Service agreement contracts clearly define what is expected of the person/business providing the service and the person/business paying for the service. The contract benefits both parties since the party providing the service is assured that the client cannot claim that work was not performed or delivered. Payment terms are also clearly defined in the agreement. The person paying for the service benefits in that they get to pay for work to the standard that was agreed in the contract.
Important Terms for Service Contracts
Before signing any contract, it is important to understand a few terms commonly used in service contracts. If you are the one drafting the contract, you are most likely to use these terms.
Authority to Enter into Contract
A company has typically different people working for it. Before entering into a contract, first determine that the representative of the company you are dealing with has the authority to enter into a contract on behalf of the company. Managers, heads of departments, the CEO, the owner, or a person with a high position will generally have the authority to contract. Even though you are negotiating with the person, the contract is between you and the company.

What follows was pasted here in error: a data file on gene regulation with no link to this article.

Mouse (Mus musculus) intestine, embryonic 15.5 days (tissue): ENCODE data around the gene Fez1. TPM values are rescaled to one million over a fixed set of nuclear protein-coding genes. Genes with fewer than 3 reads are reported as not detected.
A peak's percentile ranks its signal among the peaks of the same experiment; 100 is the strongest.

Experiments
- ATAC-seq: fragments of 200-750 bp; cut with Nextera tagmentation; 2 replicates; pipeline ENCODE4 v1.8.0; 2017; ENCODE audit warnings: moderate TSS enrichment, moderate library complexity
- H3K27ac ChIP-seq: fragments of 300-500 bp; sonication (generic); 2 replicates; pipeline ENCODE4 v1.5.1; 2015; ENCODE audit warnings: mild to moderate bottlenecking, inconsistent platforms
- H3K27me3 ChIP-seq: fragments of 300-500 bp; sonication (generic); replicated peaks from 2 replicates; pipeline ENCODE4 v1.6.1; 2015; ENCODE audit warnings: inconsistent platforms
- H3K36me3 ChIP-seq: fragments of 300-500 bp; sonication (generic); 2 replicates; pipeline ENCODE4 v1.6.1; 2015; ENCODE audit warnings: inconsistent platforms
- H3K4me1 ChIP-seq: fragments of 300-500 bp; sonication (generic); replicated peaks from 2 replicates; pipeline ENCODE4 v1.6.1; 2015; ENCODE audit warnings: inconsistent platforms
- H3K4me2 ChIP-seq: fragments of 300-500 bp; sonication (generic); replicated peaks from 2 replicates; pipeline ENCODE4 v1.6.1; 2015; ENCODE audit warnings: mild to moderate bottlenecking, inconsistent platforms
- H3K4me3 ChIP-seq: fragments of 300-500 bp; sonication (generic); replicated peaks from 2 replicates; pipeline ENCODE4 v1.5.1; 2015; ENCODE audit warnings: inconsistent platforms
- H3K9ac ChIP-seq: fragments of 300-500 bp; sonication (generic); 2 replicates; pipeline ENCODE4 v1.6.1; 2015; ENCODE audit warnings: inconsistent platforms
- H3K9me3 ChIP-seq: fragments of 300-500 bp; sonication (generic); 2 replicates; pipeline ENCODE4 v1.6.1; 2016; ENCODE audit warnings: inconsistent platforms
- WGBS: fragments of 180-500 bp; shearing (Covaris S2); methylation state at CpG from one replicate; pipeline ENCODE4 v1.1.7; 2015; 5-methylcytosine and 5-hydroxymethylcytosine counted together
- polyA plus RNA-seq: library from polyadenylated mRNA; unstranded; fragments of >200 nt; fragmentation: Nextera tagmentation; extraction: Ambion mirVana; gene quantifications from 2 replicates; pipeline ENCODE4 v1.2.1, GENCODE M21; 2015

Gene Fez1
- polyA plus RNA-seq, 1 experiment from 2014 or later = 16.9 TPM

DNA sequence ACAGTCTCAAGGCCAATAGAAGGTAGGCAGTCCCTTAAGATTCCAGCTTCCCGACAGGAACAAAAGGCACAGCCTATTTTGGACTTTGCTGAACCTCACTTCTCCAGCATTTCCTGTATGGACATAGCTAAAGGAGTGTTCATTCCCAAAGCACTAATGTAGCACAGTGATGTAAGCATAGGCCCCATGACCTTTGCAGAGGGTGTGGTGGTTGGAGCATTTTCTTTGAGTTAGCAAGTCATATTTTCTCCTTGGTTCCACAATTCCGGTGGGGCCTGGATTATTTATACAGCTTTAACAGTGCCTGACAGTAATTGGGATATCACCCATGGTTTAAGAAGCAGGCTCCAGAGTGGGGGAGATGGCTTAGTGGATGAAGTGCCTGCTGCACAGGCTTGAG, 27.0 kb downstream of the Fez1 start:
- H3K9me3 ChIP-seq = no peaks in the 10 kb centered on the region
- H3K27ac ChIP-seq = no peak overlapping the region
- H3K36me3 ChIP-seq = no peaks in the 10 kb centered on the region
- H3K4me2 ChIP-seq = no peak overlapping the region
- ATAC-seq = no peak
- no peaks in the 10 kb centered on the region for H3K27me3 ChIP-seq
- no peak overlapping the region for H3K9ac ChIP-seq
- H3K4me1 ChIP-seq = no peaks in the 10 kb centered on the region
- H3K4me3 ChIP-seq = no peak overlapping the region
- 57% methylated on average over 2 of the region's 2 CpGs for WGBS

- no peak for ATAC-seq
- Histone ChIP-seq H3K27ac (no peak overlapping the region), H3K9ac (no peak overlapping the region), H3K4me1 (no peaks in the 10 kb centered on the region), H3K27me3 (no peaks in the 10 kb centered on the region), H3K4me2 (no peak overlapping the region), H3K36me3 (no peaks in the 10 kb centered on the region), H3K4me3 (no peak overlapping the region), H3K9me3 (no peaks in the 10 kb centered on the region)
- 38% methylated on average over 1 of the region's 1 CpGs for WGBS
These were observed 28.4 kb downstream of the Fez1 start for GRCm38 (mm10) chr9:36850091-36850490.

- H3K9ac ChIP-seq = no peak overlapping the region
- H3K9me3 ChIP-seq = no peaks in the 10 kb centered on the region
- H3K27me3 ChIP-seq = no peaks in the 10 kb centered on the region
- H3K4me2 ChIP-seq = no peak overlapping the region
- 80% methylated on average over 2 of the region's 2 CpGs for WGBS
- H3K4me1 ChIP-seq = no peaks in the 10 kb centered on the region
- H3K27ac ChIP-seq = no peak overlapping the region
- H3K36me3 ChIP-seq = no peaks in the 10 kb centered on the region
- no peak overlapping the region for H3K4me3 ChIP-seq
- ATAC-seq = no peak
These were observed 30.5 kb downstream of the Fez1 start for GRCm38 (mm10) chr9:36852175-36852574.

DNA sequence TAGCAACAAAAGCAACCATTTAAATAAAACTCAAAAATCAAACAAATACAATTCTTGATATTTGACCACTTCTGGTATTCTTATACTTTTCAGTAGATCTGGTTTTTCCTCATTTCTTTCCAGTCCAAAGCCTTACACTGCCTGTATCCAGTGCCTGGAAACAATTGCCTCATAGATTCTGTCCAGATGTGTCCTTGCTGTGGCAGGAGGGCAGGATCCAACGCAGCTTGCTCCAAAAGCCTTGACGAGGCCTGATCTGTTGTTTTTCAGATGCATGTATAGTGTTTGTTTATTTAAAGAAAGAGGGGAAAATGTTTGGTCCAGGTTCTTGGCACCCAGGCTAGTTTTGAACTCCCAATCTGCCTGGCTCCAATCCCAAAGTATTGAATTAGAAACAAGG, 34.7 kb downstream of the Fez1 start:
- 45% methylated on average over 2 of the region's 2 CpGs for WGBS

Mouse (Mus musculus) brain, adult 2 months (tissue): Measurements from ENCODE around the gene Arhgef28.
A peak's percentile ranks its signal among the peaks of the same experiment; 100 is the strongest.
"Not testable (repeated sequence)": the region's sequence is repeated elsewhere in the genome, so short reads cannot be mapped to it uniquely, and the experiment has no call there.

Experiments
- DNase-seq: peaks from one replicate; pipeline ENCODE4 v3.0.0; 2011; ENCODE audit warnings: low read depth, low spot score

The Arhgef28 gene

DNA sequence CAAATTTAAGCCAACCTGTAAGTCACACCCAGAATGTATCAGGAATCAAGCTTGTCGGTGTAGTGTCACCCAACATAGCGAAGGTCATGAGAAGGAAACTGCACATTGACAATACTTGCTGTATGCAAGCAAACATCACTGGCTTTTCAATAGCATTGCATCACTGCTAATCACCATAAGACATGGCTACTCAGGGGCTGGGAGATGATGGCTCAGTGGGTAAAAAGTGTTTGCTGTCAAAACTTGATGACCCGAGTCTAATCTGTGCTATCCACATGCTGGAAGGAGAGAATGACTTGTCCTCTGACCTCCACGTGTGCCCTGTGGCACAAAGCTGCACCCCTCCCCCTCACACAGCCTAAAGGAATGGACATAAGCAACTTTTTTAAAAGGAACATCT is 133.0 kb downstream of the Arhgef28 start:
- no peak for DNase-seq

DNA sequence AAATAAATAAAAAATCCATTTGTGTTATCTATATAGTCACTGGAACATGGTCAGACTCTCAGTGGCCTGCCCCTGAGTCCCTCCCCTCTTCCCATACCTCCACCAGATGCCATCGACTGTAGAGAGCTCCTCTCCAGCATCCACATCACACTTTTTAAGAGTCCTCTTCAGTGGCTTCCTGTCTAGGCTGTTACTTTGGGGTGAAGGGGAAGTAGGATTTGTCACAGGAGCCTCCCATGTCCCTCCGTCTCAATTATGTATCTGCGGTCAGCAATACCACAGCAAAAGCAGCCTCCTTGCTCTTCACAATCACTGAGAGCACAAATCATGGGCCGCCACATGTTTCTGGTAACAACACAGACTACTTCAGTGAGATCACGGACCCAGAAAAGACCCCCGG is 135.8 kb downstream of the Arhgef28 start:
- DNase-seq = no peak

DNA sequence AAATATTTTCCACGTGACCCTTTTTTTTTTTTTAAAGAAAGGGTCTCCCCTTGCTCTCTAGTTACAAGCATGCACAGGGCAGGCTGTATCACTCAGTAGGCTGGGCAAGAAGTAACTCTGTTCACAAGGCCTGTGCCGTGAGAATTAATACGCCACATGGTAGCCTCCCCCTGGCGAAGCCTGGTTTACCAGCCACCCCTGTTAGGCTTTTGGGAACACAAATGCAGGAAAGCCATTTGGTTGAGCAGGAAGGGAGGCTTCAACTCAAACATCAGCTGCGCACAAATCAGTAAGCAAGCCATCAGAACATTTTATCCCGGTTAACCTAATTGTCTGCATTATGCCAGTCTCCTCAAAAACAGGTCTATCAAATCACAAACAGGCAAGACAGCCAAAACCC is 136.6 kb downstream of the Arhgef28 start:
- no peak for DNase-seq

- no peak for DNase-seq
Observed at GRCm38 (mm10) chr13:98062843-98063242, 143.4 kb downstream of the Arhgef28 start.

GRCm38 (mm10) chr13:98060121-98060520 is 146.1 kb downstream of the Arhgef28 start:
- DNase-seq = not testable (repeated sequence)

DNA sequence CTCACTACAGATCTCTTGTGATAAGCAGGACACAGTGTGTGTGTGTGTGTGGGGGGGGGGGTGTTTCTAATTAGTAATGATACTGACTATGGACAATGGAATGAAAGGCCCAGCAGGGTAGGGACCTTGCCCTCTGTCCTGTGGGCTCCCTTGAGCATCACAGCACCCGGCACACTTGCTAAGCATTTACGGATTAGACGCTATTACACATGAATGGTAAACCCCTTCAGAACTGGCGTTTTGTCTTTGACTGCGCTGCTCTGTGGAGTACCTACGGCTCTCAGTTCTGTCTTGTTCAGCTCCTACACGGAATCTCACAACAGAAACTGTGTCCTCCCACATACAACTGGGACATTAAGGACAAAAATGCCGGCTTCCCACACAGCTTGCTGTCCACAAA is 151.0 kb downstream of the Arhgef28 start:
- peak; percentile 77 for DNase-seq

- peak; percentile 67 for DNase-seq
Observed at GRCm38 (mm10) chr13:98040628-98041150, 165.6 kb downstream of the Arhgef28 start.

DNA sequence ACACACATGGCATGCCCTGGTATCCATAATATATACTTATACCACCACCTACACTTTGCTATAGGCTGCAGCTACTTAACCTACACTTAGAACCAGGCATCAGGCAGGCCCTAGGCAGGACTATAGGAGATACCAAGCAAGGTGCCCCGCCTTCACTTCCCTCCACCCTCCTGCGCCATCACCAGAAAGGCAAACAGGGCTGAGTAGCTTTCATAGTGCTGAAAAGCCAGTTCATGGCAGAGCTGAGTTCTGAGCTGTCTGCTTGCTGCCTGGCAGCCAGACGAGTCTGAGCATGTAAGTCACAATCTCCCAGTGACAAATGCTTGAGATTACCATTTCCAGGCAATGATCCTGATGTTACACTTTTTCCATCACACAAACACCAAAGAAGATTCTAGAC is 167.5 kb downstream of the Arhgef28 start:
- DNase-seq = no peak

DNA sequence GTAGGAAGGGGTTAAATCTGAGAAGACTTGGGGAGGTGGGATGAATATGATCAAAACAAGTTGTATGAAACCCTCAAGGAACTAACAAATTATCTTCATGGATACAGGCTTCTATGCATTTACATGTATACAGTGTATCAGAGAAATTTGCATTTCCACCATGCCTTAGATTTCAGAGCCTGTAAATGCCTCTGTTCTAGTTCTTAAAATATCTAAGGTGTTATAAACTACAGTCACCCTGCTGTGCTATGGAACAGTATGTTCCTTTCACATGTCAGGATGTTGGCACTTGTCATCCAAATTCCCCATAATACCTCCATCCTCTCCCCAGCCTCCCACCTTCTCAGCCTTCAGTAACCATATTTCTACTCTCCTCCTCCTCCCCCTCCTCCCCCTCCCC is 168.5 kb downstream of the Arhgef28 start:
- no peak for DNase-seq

Parties and Entities
These are the people or organizations entering into the contract. They should be correctly defined by their names and other identifying information.
Every contract has a set duration. This means when the contract begins and when it should end. It can also be referred to as the term of the contract. This should be clearly stated in the contract. Some contracts go ahead and define the duration of each deliverable. What will happen when the duration agreed is breached should be defined. If fines, penalties, or damages are involved in case of breach, they should be defined and understood by all parties. This seems simple, but many parties have gone to court because of this.
Scope of Work
This is the clause that defines the obligations or responsibilities of the person providing the service. This is one of the most important parts of the contract. It requires attention to detail as this is where you define what each party should deliver. If you ever get into a dispute regarding the provision of services, the arbitrator of the dispute will refer to this part to determine which party has not met its end of the bargain.